Are you a business owner or accountant looking to better understand receivables in accounting?
US GAAP ASC 310 guides recognizing, measuring, presenting, and disclosing receivables. This post will discuss the key concepts of this standard and how it affects your financial statements.
By understanding ASC 310 – Receivables In Accounting, you can ensure that your financials are accurate and compliant with US GAAP standards. You’ll be able to make more informed decisions about your business operations and have greater confidence in the accuracy of your financials.
Read on to learn more about ASC 310 and Receivables.
What is US GAAP?
US GAAP is a common set of accounting principles, standards, and procedures. Public companies in the United States must follow GAAP when they compile their financial statements. To that end, the Financial Accounting Standards Board (FASB) maintains GAAP. Moreover, the board issues new rules as necessary to ensure that GAAP remains up-to-date.
Where Can I Research GAAP?
You can research GAAP through FASB’s website. They provide free online access to the Accounting Standards Codification, which is the only authoritative source for US GAAP. FASB and the AICPA also provide access to other authoritative literature that supplements the GAAP Hierarchy.
To access the Accounting Standards Codification, visit asc.fasb.org. Anyone can access the codes using a basic account. For more advanced features, you can set up a professional account. To that end, if you work at a company subject to GAAP rules, your company likely has a professional account.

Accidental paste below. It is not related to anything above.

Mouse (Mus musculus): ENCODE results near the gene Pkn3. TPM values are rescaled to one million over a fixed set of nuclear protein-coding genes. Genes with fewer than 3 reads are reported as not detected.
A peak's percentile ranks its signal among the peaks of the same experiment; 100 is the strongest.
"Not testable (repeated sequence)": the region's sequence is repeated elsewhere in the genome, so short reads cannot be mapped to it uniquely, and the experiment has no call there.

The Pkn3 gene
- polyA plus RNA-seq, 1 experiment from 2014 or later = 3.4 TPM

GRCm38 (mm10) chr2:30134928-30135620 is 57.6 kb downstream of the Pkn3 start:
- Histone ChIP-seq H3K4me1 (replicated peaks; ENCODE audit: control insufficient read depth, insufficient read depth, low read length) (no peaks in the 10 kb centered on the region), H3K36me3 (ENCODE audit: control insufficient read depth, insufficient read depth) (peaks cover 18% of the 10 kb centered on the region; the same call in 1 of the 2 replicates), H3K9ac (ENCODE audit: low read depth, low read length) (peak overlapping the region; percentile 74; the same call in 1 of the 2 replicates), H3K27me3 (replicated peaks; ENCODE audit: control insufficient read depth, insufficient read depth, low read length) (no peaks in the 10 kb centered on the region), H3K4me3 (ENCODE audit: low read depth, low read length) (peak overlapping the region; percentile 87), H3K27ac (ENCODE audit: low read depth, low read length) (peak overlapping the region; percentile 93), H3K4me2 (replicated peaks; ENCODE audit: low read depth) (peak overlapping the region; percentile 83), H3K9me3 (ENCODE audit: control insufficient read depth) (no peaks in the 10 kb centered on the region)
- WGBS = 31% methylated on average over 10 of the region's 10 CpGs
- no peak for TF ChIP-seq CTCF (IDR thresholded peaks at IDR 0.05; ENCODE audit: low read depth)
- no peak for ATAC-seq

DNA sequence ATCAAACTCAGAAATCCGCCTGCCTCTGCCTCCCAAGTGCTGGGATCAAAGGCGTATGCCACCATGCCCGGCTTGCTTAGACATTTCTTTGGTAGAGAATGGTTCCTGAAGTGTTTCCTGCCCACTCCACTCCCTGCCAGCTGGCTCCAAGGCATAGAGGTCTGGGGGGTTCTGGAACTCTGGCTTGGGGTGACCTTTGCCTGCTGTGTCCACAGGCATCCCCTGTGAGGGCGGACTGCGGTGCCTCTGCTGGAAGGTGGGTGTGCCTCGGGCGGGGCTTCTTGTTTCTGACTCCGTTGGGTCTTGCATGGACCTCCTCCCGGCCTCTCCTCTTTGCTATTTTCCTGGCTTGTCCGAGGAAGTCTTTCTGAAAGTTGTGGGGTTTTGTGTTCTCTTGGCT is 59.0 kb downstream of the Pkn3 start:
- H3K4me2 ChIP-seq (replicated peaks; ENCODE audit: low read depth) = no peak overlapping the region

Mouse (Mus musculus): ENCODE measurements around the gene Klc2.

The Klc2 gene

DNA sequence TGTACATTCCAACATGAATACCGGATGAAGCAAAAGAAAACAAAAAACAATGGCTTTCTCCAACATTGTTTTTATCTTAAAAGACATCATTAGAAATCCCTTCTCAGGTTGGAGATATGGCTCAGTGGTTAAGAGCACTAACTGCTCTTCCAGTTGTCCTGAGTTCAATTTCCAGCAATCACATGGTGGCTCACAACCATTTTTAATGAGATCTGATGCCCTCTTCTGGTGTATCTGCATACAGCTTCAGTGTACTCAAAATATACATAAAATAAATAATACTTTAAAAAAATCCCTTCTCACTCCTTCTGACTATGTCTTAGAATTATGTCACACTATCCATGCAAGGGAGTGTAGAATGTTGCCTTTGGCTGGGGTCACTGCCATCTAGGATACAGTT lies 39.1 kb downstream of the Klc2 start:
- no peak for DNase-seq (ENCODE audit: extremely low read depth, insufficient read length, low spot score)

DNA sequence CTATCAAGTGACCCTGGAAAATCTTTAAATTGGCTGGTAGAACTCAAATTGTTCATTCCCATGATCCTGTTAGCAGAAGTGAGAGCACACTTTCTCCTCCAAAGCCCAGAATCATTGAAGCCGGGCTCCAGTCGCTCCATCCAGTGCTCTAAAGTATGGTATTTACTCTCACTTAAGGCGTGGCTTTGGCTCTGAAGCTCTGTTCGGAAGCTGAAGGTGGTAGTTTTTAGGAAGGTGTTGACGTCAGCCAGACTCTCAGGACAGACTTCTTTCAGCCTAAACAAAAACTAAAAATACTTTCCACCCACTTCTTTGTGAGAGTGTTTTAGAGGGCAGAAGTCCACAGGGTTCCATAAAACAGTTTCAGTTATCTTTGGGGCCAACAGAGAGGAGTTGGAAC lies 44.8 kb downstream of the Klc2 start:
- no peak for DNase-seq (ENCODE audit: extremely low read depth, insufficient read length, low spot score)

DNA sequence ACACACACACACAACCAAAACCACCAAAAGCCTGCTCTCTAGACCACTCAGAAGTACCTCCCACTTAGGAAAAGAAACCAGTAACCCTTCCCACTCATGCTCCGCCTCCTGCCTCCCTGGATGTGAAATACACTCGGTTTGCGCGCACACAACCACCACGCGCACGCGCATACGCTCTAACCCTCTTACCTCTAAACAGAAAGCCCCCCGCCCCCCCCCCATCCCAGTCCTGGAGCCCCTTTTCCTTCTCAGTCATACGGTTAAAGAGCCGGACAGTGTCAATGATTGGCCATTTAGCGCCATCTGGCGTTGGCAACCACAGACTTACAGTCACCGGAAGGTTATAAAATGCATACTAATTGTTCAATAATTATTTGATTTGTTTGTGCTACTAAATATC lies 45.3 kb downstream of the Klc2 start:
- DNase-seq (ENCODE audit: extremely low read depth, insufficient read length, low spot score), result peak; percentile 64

What is ASC 310?
ASC 310 provides general guidance for receivables and notes that receivables arise from credit sales, loans, or other transactions. This code requires companies to classify their receivables as either current or long-term. The classification of a receivable must be based on when it is expected to be collected.
What Are Accounts Receivable?
Accounts receivable (AR) is the amount of money a business expects to receive from its customers. These amounts are recorded in a company’s books when they become due and payable, regardless of whether the customer has paid. The outstanding balance of these payments is considered “receivables.”
An example of accounts receivable is when a business provides a service or product to its customer for $100 and sends an invoice for the amount due. The customer agrees to pay the invoice within 30 days. In this case, the business will record an accounts receivable of $100 once it sends out the invoice.
From a balance sheet perspective, accounts receivable are current assets. They are recorded on a company’s balance sheet once goods or services are provided and then converted to the cash account once payment has been received.
Accounts Receivable vs. Accounts Payable
Accounts receivable (AR) is the opposite of accounts payable (AP). An account payable is the amount a company owes its suppliers, vendors, or other business partners. In accounting terms, accounts receivable and accounts payable are current liabilities that must be managed properly for businesses to remain solvent.
From a balance sheet perspective, accounts payable are a liability account. They represent money owed from a company to its vendors or suppliers.